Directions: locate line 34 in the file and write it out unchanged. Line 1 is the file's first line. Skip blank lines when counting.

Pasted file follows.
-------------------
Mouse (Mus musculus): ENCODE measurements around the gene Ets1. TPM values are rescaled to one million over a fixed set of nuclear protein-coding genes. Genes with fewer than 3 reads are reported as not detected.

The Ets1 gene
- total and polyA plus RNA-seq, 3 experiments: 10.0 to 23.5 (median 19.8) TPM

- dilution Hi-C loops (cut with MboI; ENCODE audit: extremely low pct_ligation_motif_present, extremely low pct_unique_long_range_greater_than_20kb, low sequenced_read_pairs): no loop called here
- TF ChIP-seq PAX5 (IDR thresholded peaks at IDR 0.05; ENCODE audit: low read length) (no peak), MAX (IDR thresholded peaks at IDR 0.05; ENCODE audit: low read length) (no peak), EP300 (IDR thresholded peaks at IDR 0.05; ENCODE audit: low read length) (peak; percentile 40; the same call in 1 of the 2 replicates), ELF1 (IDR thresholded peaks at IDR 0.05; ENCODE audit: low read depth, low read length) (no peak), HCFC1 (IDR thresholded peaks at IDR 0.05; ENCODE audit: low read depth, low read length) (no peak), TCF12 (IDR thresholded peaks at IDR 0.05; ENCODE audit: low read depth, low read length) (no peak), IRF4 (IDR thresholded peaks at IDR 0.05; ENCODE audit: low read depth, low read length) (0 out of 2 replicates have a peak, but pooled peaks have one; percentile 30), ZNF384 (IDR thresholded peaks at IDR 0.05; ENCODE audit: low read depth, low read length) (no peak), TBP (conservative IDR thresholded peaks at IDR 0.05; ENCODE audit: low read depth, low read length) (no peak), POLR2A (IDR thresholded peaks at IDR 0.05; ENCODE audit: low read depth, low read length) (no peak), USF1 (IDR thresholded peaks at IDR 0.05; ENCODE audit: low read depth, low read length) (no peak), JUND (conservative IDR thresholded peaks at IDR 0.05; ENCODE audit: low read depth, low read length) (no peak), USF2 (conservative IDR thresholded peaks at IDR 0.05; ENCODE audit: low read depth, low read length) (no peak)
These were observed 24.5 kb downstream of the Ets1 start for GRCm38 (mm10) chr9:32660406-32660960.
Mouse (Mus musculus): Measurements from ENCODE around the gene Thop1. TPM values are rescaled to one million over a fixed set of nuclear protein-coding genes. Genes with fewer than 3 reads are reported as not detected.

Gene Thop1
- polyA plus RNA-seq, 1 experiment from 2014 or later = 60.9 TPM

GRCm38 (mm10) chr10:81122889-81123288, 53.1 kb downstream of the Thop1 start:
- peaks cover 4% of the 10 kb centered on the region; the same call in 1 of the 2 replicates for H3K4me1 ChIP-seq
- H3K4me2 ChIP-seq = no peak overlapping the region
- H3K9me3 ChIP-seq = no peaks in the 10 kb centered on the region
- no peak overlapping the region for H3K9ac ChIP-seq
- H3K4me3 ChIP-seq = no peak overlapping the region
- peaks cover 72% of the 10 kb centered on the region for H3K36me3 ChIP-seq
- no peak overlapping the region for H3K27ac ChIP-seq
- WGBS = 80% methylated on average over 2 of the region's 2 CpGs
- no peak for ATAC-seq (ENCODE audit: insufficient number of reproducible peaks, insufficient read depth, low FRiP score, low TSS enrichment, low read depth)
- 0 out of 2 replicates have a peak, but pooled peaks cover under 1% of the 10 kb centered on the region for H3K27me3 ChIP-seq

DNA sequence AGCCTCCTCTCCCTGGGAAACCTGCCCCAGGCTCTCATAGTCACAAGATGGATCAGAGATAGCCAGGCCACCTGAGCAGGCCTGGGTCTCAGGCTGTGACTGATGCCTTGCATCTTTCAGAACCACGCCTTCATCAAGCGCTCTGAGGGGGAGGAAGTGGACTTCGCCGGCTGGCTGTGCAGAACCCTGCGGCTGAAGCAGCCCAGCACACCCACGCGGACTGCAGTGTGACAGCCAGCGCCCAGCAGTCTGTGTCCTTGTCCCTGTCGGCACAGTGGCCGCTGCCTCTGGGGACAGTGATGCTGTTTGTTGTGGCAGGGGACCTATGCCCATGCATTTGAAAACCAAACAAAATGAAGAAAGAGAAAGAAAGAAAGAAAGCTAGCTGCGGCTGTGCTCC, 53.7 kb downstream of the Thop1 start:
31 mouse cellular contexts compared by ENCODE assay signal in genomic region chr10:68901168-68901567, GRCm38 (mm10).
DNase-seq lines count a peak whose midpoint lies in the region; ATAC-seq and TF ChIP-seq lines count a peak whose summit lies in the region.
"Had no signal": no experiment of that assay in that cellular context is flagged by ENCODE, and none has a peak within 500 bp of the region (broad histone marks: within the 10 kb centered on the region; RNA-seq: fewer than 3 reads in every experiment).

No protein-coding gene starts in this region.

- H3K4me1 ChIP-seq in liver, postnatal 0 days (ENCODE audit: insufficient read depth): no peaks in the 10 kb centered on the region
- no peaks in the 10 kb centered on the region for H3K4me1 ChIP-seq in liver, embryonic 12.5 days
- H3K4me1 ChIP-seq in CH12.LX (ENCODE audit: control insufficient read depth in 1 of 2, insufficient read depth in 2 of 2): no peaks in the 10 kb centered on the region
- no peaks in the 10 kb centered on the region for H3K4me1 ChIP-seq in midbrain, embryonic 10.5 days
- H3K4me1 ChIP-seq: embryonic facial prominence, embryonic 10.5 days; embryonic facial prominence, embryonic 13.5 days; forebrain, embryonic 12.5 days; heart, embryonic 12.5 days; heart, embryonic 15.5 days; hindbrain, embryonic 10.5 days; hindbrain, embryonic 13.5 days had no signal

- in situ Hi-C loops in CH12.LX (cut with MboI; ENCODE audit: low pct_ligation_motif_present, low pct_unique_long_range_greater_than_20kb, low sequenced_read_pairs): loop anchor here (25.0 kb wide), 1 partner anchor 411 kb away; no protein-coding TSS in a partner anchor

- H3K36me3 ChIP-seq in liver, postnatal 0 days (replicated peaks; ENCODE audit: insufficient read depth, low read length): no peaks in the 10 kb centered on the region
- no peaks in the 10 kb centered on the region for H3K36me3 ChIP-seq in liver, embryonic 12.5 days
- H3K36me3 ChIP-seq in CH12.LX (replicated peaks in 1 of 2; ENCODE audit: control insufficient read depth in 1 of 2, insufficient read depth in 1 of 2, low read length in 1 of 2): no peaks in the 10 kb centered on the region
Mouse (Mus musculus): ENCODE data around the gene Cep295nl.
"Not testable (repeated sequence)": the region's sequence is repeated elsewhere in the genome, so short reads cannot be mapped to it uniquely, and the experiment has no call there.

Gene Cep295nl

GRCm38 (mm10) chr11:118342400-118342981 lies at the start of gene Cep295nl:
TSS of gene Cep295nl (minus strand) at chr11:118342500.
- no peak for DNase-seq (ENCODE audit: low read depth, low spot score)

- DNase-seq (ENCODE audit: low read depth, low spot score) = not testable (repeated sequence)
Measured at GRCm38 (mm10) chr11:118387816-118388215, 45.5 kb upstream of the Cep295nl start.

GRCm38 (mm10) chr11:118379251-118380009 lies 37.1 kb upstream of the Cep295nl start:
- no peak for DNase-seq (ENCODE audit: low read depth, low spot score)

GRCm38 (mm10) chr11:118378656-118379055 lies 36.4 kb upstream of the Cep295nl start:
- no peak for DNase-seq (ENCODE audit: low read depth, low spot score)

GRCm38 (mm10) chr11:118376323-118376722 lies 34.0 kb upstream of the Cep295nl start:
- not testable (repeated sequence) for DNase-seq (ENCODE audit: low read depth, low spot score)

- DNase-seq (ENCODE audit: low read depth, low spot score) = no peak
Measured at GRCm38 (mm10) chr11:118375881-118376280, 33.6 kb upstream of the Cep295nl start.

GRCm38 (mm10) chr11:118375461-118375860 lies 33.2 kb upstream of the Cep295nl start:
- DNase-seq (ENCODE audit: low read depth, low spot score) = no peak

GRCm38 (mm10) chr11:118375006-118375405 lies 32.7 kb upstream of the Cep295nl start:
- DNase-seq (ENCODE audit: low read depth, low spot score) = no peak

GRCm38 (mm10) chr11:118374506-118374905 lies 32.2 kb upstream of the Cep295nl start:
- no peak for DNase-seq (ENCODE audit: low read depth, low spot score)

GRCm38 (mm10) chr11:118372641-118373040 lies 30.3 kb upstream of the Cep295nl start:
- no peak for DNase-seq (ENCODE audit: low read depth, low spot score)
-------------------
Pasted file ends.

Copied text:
- H3K36me3 ChIP-seq in CH12.LX (replicated peaks in 1 of 2; ENCODE audit: control insufficient read depth in 1 of 2, insufficient read depth in 1 of 2, low read length in 1 of 2): no peaks in the 10 kb centered on the region